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fix corrupted documentation markup for code snippets

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docs/source/searching.rst

 has lots of useful methods for getting information about the index, such as
 ``lexicon(fieldname)``.
 
->>> list(searcher.lexicon("content")) [u"document", u"index", u"whoosh"]
+::
+
+    >>> list(searcher.lexicon("content"))
+    [u"document", u"index", u"whoosh"]
 
 However, the most important method on the Searcher object is
 :meth:`~whoosh.searching.Searcher.search`, which takes a
 documents. You can use it to access the stored fields of each hit document, to
 display to the user.
 
->>> # Show the best hit's stored fields >>> results[0] {"title": u"Hello World
-in Python", "path": u"/a/b/c"} >>> results[0:2] [{"title": u"Hello World in
-Python", "path": u"/a/b/c"}, {"title": u"Foo", "path": u"/bar"}]
+::
+
+    >>> # Show the best hit's stored fields
+    >>> results[0]
+    {"title": u"Hello World in Python", "path": u"/a/b/c"}
+    >>> results[0:2]
+    [{"title": u"Hello World in Python", "path": u"/a/b/c"},
+    {"title": u"Foo", "path": u"/bar"}]
 
 By default, ``Searcher.search(myquery)`` limits the number of hits to 20, So the
 number of scored hits in the ``Results`` object may be less than the number of
 matching documents in the index.
 
->>> # How many documents in the entire index would have matched? >>>
-len(results) 27 >>> # How many scored and sorted documents in this Results
-object? >>> # This will often be less than len() if the number of hits was
-limited >>> # (the default). >>> results.scored_length() 10
+::
+
+    >>> # How many documents in the entire index would have matched?
+    >>> len(results)
+    27
+    >>> # How many scored and sorted documents in this Results object?
+    >>> # This will often be less than len() if the number of hits was limited
+    >>> # (the default).
+    >>> results.scored_length()
+    10
 
 Calling ``len(Results)`` runs a fast (unscored) version of the query again to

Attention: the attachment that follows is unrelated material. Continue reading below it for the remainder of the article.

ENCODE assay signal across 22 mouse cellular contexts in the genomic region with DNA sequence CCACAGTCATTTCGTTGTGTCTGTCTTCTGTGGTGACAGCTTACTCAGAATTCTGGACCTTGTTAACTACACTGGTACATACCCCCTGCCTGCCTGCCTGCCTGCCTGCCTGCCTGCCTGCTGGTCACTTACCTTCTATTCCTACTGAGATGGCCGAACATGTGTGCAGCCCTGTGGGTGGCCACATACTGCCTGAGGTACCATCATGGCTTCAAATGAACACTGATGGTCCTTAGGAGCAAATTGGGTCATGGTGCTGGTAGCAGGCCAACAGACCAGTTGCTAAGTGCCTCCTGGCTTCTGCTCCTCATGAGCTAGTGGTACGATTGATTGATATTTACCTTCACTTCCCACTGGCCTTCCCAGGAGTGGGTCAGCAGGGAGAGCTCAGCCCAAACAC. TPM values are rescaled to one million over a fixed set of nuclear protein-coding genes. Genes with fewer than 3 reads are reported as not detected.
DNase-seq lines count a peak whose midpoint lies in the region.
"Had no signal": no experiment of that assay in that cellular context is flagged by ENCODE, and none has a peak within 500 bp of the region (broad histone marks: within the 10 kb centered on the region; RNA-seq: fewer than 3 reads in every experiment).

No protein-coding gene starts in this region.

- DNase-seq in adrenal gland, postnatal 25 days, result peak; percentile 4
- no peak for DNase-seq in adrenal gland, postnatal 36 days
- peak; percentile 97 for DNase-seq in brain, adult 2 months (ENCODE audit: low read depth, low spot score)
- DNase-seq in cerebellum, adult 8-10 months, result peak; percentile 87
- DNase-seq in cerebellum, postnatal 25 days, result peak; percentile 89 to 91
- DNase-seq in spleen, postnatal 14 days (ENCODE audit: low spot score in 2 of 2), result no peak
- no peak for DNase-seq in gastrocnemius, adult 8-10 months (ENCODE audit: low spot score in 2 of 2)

figure out the total number of matching documents. This is usually very fast
 results of running the filter query
 
 You can also specify a ``mask`` keyword argument to specify a set of documents
-that are not permitted in the results::
+that are not permitted in the results.
+
+::
 
     with myindex.searcher() as s:
         qp = qparser.QueryParser("content", myindex.schema)
         user_q = qp.parse(query_string)
-   
+        
         # Only show documents in the "rendering" chapter
         allow_q = query.Term("chapter", "rendering")
         # Don't show any documents where the "tag" field contains "todo"
         restrict_q = query.Term("tag", "todo")
-      
+        
         results = s.search(user_q, filter=allow_q, mask=restrict_q)
 
 (If you specify both a ``filter`` and a ``mask``, and a matching document
     with myindex.searcher() as s:
         qp = qparser.QueryParser("content", myindex.schema)
         user_q = qp.parse(query_string)
-      
+        
         # Filter documents older than 7 days
         old_q = query.DateRange("created", None, datetime.now() - timedelta(days=7))
         results = s.search(user_q, mask=old_q)
-      
+        
         print("Filtered out %d older documents" % results.filtered_count)
 
 
 
     with myindex.searcher() as s:
         results = s.seach(myquery, terms=True)
-      
+
 You can then get information about which terms matched from the
 :class:`whoosh.searching.Results` and :class:`whoosh.searching.Hit` objects::
 
 but otherwise only the top N documents with the same collapse key will appear
 in the results.
 
-See :doc:`/facets` for information on facets::
+See :doc:`/facets` for information on facets.
+
+::
 
     with myindex.searcher() as s:
         # Set the facet to collapse on and the maximum number of documents per
 This is especially useful for fields such as dates/times, identifiers, paths,
 and so on.
 
->>> list(searcher.documents(indexeddate=u"20051225")) [{"title": u"Christmas
-presents"}, {"title": u"Turkey dinner report"}] >>> print
-searcher.document(path=u"/a/b/c") {"title": "Document C"}
+::
+
+    >>> list(searcher.documents(indexeddate=u"20051225"))
+    [{"title": u"Christmas presents"}, {"title": u"Turkey dinner report"}]
+    >>> print searcher.document(path=u"/a/b/c")
+    {"title": "Document C"}
 
 These methods have some limitations: